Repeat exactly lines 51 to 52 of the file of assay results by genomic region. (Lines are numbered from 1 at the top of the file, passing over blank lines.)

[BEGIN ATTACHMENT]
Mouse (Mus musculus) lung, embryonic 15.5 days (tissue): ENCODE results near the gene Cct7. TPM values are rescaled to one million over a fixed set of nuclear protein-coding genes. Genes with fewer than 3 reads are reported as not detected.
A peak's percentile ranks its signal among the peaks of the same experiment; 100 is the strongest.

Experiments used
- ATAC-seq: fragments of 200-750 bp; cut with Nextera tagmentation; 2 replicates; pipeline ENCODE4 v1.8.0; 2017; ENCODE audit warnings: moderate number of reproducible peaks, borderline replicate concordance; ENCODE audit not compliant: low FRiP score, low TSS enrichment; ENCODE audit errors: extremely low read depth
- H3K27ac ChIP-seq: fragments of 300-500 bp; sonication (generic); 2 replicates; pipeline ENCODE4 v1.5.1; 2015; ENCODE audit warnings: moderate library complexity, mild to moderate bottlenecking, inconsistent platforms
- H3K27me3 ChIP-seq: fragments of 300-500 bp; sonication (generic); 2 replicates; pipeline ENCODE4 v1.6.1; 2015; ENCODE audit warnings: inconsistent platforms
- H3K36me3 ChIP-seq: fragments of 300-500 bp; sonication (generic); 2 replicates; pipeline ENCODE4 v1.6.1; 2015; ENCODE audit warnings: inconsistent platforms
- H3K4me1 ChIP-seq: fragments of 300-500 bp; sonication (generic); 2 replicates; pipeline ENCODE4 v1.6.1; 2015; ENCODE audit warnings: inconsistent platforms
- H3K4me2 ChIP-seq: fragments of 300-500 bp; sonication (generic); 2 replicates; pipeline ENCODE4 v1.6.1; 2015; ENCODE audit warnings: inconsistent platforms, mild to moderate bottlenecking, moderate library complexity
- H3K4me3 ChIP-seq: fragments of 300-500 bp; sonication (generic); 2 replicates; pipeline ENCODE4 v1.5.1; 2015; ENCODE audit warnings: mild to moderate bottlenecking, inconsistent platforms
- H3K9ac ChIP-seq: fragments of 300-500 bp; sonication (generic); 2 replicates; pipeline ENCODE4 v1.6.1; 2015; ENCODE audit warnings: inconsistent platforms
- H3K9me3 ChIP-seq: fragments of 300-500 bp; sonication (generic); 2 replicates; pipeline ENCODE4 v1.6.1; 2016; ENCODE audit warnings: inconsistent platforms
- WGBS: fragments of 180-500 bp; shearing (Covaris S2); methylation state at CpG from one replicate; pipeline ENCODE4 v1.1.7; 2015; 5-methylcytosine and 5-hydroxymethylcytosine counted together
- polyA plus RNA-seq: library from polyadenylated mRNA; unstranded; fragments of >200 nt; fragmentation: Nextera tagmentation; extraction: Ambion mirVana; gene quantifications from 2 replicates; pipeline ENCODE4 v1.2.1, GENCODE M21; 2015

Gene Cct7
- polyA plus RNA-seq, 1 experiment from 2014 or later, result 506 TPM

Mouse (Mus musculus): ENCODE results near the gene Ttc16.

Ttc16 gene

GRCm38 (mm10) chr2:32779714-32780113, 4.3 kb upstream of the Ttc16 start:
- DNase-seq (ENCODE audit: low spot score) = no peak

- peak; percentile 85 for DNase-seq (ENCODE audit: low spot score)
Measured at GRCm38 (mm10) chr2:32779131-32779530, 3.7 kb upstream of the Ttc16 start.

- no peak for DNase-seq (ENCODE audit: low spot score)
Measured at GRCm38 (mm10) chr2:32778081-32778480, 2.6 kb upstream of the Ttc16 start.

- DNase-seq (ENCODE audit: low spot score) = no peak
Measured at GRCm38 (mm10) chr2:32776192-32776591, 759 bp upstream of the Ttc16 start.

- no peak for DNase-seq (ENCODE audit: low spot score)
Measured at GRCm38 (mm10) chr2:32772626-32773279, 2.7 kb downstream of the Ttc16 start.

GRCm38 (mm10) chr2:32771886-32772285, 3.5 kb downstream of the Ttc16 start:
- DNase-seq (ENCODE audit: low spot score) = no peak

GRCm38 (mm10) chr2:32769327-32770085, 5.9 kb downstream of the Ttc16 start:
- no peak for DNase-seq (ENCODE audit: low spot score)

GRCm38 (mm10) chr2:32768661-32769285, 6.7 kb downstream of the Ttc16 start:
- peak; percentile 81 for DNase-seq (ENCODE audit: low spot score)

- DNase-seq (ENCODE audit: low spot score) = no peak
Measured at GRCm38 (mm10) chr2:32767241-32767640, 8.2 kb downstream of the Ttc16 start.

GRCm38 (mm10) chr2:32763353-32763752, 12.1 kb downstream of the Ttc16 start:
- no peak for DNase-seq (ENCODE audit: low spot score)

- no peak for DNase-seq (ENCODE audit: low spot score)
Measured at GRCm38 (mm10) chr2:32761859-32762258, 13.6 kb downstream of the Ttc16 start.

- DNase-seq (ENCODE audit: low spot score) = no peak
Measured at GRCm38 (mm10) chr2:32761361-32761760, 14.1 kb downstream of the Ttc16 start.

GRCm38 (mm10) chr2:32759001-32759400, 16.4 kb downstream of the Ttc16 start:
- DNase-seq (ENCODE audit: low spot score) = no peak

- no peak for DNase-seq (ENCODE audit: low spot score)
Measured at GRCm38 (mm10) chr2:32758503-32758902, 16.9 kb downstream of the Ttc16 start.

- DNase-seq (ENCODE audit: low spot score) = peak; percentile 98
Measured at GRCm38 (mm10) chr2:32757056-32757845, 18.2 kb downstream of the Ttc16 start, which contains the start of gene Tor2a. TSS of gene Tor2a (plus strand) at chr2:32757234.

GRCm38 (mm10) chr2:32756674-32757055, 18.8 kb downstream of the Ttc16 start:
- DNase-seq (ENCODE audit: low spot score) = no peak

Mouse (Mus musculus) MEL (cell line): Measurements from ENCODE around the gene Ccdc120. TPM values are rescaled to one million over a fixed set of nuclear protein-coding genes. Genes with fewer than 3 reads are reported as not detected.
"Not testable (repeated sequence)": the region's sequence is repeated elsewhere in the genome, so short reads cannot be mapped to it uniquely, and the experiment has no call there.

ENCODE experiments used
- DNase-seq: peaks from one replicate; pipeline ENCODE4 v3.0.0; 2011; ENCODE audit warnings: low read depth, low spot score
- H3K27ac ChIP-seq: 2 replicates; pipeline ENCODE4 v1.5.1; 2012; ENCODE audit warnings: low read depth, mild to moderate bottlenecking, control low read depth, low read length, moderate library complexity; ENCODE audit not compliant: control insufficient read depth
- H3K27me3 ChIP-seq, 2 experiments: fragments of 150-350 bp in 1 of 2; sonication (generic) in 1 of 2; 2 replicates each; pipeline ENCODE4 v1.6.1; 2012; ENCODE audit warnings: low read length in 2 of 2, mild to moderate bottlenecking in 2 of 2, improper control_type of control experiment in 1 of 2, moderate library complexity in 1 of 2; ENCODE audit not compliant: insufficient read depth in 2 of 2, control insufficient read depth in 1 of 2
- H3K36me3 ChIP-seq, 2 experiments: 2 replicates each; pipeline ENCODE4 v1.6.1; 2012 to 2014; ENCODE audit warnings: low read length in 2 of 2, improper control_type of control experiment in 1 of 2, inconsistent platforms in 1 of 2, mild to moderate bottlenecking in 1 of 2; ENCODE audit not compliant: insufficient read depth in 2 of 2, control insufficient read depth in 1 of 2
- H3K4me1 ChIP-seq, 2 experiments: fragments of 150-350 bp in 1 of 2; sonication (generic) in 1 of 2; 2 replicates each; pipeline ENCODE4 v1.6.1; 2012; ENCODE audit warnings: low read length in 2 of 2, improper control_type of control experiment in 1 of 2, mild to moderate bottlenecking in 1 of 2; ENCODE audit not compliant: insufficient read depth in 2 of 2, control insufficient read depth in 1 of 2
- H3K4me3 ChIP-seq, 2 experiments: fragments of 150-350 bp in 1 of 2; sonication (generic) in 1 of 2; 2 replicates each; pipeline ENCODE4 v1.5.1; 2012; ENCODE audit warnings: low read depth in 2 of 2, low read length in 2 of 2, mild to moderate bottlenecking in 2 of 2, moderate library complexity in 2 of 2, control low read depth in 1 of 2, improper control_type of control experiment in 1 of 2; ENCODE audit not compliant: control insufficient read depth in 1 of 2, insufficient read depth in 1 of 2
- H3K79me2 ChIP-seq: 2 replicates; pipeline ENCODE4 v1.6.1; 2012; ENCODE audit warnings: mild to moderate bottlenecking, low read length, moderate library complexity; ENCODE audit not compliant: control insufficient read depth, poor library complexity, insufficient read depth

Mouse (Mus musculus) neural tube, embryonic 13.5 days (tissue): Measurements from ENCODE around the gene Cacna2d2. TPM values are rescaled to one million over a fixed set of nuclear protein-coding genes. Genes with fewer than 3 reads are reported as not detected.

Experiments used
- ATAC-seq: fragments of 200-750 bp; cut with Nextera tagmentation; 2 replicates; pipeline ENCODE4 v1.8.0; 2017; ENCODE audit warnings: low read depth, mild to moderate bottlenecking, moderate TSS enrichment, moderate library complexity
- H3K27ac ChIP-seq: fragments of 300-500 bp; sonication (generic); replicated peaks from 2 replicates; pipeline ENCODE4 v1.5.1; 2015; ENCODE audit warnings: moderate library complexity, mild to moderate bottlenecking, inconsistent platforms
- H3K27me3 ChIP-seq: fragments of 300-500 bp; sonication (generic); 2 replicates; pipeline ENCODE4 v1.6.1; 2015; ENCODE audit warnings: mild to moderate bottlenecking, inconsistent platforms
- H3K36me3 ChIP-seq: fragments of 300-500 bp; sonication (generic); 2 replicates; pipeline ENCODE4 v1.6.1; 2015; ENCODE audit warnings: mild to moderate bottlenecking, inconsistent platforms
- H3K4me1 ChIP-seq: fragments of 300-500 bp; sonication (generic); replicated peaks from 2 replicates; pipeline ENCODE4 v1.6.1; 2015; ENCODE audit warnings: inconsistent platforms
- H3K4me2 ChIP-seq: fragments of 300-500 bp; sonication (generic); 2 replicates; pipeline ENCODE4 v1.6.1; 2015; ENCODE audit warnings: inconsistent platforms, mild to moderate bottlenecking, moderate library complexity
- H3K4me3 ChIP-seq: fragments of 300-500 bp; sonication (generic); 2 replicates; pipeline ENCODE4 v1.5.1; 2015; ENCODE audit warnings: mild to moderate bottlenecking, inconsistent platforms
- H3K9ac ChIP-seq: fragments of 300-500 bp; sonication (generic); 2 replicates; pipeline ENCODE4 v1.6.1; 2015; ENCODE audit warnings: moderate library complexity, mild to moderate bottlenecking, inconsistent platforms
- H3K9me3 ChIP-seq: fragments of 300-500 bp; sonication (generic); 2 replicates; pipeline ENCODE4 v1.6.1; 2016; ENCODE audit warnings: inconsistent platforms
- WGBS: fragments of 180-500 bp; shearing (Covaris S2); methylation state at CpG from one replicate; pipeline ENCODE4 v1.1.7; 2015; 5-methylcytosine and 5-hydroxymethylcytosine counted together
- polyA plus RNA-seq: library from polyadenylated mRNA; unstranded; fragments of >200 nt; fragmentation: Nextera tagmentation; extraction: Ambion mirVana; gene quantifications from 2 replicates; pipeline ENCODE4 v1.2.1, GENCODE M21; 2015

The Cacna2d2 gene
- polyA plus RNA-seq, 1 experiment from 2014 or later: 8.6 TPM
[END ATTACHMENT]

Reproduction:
Mouse (Mus musculus) MEL (cell line): Measurements from ENCODE around the gene Ccdc120. TPM values are rescaled to one million over a fixed set of nuclear protein-coding genes. Genes with fewer than 3 reads are reported as not detected.
"Not testable (repeated sequence)": the region's sequence is repeated elsewhere in the genome, so short reads cannot be mapped to it uniquely, and the experiment has no call there.